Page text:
In The Pearl Thief, we learn that Julie is bisexual. She spends her sixteenth summer flirting with an older man for fun, but she also falls somewhat in love with Ellen, a Scottish Traveller girl. (As an aside, I loved Julie and Ellen’s friendship almost as much as I loved Julie and Maddie’s friendship.) As I said, I really liked The Pearl Thief, but after reading it I wondered if I was supposed to reinterpret the central friendship in Code Name Verity in light of Julie’s bisexuality. Out of curiosity, I went hunting around the internet to see what folks might have said about the two books in relation to each other. Some people said that in Code Name Verity it was already obvious (or at least lurking in the subtext) that Julie was queer. This was news to me, but I can be obtuse about such things. So Julie and Maddie share this marvelous friendship, but maybe Julie is also (a little) in love with Maddie? She is the one who writes, “It’s like being in love, discovering your best friend.”

I found myself wondering if I was disappointed that Julie and Maddie’s friendship in Code Name Verity might not be “just” a friendship. I don’t think I was, exactly. I think one can interpret Code Name Verity in many ways, and different interpretations can be right. Also, I recognize that the distinctions between different kinds of love can be hazy, and that’s something that is in itself worth portraying in literature. But the reason I felt this twinge of potential disappointment was because I want there to be stories about close friendships that are “just” friendships and don’t veer towards romance, or have a romantic subtext, or involve romantic feelings on the part of at least one of the friends. I don’t even like saying “just” friendship because friendship isn’t something less than! I truly was disappointed when the friendship in Aristotle and Dante Discover the Secrets of the Universe turned into “something more” (again, why more?! Let’s say “something different”), even though I also loved that book. If you’ve read it, you know what I’m talking about. I just want friendships that are friendships and are infinitely precious for being so!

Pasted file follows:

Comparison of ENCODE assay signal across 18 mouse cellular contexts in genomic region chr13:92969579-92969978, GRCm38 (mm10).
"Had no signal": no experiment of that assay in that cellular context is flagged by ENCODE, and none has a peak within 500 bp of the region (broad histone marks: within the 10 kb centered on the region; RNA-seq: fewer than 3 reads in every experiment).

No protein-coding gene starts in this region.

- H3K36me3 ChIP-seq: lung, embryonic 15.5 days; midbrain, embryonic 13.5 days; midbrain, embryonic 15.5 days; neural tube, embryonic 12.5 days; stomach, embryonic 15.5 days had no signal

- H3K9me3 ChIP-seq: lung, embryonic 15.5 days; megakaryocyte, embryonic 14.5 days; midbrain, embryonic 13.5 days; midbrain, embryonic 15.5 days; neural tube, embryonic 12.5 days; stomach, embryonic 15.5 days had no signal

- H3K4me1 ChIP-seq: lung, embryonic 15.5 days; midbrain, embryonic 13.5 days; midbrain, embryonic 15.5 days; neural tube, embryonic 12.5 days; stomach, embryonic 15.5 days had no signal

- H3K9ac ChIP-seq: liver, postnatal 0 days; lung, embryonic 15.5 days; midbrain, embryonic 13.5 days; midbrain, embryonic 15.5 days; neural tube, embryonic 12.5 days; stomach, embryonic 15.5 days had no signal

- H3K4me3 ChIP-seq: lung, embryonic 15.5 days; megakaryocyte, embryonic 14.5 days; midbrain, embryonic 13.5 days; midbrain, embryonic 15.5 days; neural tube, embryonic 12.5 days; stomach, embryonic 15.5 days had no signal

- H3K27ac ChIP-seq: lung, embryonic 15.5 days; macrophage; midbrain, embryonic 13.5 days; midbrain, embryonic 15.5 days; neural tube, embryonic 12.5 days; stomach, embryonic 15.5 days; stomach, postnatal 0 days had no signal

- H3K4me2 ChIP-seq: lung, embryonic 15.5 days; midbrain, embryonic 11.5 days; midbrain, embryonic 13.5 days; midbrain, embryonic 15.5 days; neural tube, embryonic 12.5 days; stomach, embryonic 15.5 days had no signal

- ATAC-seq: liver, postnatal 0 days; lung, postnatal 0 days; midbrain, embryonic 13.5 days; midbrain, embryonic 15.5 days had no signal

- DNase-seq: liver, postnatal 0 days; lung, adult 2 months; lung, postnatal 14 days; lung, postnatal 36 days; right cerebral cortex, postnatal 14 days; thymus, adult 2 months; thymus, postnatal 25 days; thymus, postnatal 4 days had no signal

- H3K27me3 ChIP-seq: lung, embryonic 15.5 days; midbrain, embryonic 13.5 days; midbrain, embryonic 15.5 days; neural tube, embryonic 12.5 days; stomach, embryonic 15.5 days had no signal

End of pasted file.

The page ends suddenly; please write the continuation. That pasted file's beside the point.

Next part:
I don’t know how Elizabeth Wein conceived of Julie and Maddie’s relationship in Code Name Verity. Whatever she thought is valid for her, and however anyone else reads it is valid for them. I also don’t think Wein wrote The Pearl Thief in order to make people look at Code Name Verity and see its central friendship differently (although I can’t pretend to know what any author’s intentions actually were). Part of the reason I wouldn’t say I was really disappointed is because the possibility of romantic feelings on Julie’s part doesn’t negate the beauty of the friendship she and Maddie share. Both can exist at once. They are friends, and I think that’s the core of their relationship. In The Pearl Thief too, Julie and Ellen are friends, whatever else they might feel for each other.

I can’t even complain too much because I myself have written stories with these sorts of ambiguous friendships (i.e. friendships that might also be romances but maybe aren’t). I do think there’s a place for them. There’s room for everything in stories! So I do like to read about ambiguous relationships, but I’d also like there to be stories where it’s clear that what two characters share is purely friendship. I tried to think of examples, and all I’ve come up with is Siobhan and Owen in E. K. Johnston’s The Story of Owen and Prairie Fire (fantastic books, by the way). Bard Siobhan and dragon slayer Owen are friends, and there is no doubt they are very close and love each other deeply. If you can offer more examples of close fictional friendships, particularly in YA (I’m sure there are some, including ones I’m just forgetting), I’d like to hear them. I’m also curious if anyone else has thoughts on this general subject.